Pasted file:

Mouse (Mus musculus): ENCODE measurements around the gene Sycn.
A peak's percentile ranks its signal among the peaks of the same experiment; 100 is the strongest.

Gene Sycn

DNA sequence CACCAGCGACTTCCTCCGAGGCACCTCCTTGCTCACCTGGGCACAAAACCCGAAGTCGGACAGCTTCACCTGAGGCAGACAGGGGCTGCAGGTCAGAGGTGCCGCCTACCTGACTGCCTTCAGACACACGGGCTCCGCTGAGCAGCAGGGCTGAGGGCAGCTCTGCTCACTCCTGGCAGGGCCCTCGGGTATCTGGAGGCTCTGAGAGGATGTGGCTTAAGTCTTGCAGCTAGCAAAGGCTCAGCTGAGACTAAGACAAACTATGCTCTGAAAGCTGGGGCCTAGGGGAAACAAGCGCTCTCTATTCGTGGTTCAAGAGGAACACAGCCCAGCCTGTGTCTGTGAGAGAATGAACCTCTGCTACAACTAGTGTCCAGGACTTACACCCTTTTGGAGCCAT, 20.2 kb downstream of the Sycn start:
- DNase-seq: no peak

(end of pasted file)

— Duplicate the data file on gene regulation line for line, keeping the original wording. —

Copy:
Mouse (Mus musculus): ENCODE measurements around the gene Sycn.
A peak's percentile ranks its signal among the peaks of the same experiment; 100 is the strongest.

Gene Sycn

DNA sequence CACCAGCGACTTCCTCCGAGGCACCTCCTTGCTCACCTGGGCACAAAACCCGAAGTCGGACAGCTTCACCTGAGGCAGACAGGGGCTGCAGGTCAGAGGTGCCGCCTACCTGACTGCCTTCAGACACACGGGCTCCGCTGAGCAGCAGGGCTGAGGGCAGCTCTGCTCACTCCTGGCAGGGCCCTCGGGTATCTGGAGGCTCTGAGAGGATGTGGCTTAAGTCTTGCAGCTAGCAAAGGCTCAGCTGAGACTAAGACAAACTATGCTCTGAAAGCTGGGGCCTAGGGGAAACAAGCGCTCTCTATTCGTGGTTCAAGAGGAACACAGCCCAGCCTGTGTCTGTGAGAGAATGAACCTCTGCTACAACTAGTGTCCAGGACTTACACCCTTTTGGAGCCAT, 20.2 kb downstream of the Sycn start:
- DNase-seq: no peak